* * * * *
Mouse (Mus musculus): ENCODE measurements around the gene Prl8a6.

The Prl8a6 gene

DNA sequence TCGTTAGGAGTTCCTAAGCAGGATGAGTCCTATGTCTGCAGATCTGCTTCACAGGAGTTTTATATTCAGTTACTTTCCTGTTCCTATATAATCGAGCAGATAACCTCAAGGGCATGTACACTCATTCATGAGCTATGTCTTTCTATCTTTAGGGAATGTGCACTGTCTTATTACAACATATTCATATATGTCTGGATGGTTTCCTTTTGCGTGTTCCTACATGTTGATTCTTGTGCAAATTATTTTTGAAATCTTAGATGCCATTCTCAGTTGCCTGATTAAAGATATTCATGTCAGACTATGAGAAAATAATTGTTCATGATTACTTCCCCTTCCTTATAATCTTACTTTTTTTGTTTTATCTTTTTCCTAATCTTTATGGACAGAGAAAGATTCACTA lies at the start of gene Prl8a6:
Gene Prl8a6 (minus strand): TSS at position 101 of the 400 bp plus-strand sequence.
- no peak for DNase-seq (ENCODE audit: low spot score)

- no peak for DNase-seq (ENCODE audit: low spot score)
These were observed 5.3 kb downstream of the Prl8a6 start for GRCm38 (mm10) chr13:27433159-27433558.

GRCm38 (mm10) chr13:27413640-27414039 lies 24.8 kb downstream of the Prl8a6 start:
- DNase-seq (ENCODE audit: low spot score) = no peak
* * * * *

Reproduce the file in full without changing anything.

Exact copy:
Mouse (Mus musculus): ENCODE measurements around the gene Prl8a6.

The Prl8a6 gene

DNA sequence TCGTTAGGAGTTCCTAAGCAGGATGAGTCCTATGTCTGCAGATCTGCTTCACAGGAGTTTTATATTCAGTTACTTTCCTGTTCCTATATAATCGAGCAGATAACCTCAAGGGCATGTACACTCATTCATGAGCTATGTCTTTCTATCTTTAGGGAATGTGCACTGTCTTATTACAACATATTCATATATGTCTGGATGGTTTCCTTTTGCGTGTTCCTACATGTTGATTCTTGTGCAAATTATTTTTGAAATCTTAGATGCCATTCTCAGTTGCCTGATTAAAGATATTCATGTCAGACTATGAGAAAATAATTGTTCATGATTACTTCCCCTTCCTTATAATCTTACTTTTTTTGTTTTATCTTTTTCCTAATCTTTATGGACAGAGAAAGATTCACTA lies at the start of gene Prl8a6:
Gene Prl8a6 (minus strand): TSS at position 101 of the 400 bp plus-strand sequence.
- no peak for DNase-seq (ENCODE audit: low spot score)

- no peak for DNase-seq (ENCODE audit: low spot score)
These were observed 5.3 kb downstream of the Prl8a6 start for GRCm38 (mm10) chr13:27433159-27433558.

GRCm38 (mm10) chr13:27413640-27414039 lies 24.8 kb downstream of the Prl8a6 start:
- DNase-seq (ENCODE audit: low spot score) = no peak